Puberty is said to be delayed when physical signs do not appear by age 13 for girls or age 14 for boys. Delayed puberty may run in families. However, delayed puberty may also be due to chromosomal abnormalities, genetic disorders, chronic illnesses, or tumors that damage the pituitary gland or the hypothalamus in the brain, which make hormones that regulate sexual maturation.
Lacking signs of puberty is the primary indicator that a child may have delayed puberty. Each child may experience symptoms differently. Common symptoms may include:
Lack of any breast development by age 12
More than 5 years between initial breast growth and first menstrual period
Failure to menstruate by age 15
Lack of testicular enlargement by age 14
Lack of pubic hair by age 15
More than 5 years to complete adult genital development
The symptoms of delayed puberty may look like other problems or medical conditions. Always consult your child's doctor for a diagnosis.
In addition to a complete medical history and physical exam, diagnosis of delayed puberty may include:
Blood tests. These check for chromosomal abnormalities, measure hormone levels, and test for chronic disorders that may delay puberty (such as diabetes and anemia).
X-r of the left hand and wrist. An X-ray of the hand can estimate your child's bone age. With delayed puberty, bone age is often delayed relative to the calendar age.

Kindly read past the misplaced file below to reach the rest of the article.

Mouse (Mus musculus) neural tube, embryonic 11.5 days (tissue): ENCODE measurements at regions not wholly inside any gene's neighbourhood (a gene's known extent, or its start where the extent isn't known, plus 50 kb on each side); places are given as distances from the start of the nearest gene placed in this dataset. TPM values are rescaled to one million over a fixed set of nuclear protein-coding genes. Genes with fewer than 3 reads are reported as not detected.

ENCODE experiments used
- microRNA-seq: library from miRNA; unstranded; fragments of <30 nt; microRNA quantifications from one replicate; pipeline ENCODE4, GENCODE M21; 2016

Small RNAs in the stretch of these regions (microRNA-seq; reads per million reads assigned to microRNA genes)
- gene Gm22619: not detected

Computed tomography scan (also called a CT or CAT scan). A diagnostic imaging procedure that uses a combination of X-rays and computer technology to produce horizontal, or axial, images (often called slices) of the body. A CT scan shows detailed images of any part of the body, including the bones, muscles, fat, and organs. CT scans are more detailed than general X-rays.
Magnetic resonance imaging (MRI). A diagnostic procedure that uses a combination of large magnets, radiofrequencies, and a computer to produce detailed images of organs and structures within the body.
Your child's doctor will consider his or her age, overall health, and other factors when advising treatment.
Treatment for delayed puberty depends on the cause of the problem. Often, when the underlying cause is treated, puberty proceeds normally. If the delayed puberty is inherited, no treatment is usually necessary. In some cases, treatment may involve hormone therapy to stimulate the development of secondary sexual characteristics, or surgery to correct an anatomical problem.